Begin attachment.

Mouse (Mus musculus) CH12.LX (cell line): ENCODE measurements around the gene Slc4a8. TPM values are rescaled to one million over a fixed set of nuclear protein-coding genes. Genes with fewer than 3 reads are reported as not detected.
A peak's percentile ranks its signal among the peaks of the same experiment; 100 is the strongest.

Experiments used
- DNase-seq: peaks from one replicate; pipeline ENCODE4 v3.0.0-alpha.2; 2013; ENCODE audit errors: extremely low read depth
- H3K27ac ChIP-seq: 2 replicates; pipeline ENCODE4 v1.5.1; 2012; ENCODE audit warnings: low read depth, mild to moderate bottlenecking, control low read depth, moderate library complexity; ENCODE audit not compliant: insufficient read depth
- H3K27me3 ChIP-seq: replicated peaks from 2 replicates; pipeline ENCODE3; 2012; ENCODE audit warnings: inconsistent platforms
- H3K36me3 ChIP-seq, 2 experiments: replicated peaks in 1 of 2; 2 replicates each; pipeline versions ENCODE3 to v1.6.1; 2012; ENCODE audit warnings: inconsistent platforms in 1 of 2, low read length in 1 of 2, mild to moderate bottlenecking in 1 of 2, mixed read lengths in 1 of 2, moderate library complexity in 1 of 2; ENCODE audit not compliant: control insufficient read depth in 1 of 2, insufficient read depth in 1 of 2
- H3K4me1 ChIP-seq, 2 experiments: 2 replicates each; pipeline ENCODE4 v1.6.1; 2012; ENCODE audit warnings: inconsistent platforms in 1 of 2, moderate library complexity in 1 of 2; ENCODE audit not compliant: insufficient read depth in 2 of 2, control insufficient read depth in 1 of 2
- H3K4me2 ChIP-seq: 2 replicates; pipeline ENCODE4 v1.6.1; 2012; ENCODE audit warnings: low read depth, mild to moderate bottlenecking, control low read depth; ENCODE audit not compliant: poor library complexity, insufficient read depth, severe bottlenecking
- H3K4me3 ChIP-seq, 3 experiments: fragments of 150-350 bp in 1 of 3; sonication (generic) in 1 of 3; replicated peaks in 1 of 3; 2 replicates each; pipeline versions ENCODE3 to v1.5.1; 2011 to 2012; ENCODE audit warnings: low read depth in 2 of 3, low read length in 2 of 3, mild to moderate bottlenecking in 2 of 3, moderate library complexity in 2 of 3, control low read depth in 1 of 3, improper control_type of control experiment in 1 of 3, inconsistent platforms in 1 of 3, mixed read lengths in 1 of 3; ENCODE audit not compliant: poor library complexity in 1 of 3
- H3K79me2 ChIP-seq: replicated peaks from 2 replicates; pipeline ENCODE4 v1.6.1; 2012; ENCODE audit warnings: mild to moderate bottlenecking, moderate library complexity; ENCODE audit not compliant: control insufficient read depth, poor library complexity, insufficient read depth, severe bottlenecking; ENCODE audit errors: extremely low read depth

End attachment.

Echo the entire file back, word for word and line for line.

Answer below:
Mouse (Mus musculus) CH12.LX (cell line): ENCODE measurements around the gene Slc4a8. TPM values are rescaled to one million over a fixed set of nuclear protein-coding genes. Genes with fewer than 3 reads are reported as not detected.
A peak's percentile ranks its signal among the peaks of the same experiment; 100 is the strongest.

Experiments used
- DNase-seq: peaks from one replicate; pipeline ENCODE4 v3.0.0-alpha.2; 2013; ENCODE audit errors: extremely low read depth
- H3K27ac ChIP-seq: 2 replicates; pipeline ENCODE4 v1.5.1; 2012; ENCODE audit warnings: low read depth, mild to moderate bottlenecking, control low read depth, moderate library complexity; ENCODE audit not compliant: insufficient read depth
- H3K27me3 ChIP-seq: replicated peaks from 2 replicates; pipeline ENCODE3; 2012; ENCODE audit warnings: inconsistent platforms
- H3K36me3 ChIP-seq, 2 experiments: replicated peaks in 1 of 2; 2 replicates each; pipeline versions ENCODE3 to v1.6.1; 2012; ENCODE audit warnings: inconsistent platforms in 1 of 2, low read length in 1 of 2, mild to moderate bottlenecking in 1 of 2, mixed read lengths in 1 of 2, moderate library complexity in 1 of 2; ENCODE audit not compliant: control insufficient read depth in 1 of 2, insufficient read depth in 1 of 2
- H3K4me1 ChIP-seq, 2 experiments: 2 replicates each; pipeline ENCODE4 v1.6.1; 2012; ENCODE audit warnings: inconsistent platforms in 1 of 2, moderate library complexity in 1 of 2; ENCODE audit not compliant: insufficient read depth in 2 of 2, control insufficient read depth in 1 of 2
- H3K4me2 ChIP-seq: 2 replicates; pipeline ENCODE4 v1.6.1; 2012; ENCODE audit warnings: low read depth, mild to moderate bottlenecking, control low read depth; ENCODE audit not compliant: poor library complexity, insufficient read depth, severe bottlenecking
- H3K4me3 ChIP-seq, 3 experiments: fragments of 150-350 bp in 1 of 3; sonication (generic) in 1 of 3; replicated peaks in 1 of 3; 2 replicates each; pipeline versions ENCODE3 to v1.5.1; 2011 to 2012; ENCODE audit warnings: low read depth in 2 of 3, low read length in 2 of 3, mild to moderate bottlenecking in 2 of 3, moderate library complexity in 2 of 3, control low read depth in 1 of 3, improper control_type of control experiment in 1 of 3, inconsistent platforms in 1 of 3, mixed read lengths in 1 of 3; ENCODE audit not compliant: poor library complexity in 1 of 3
- H3K79me2 ChIP-seq: replicated peaks from 2 replicates; pipeline ENCODE4 v1.6.1; 2012; ENCODE audit warnings: mild to moderate bottlenecking, moderate library complexity; ENCODE audit not compliant: control insufficient read depth, poor library complexity, insufficient read depth, severe bottlenecking; ENCODE audit errors: extremely low read depth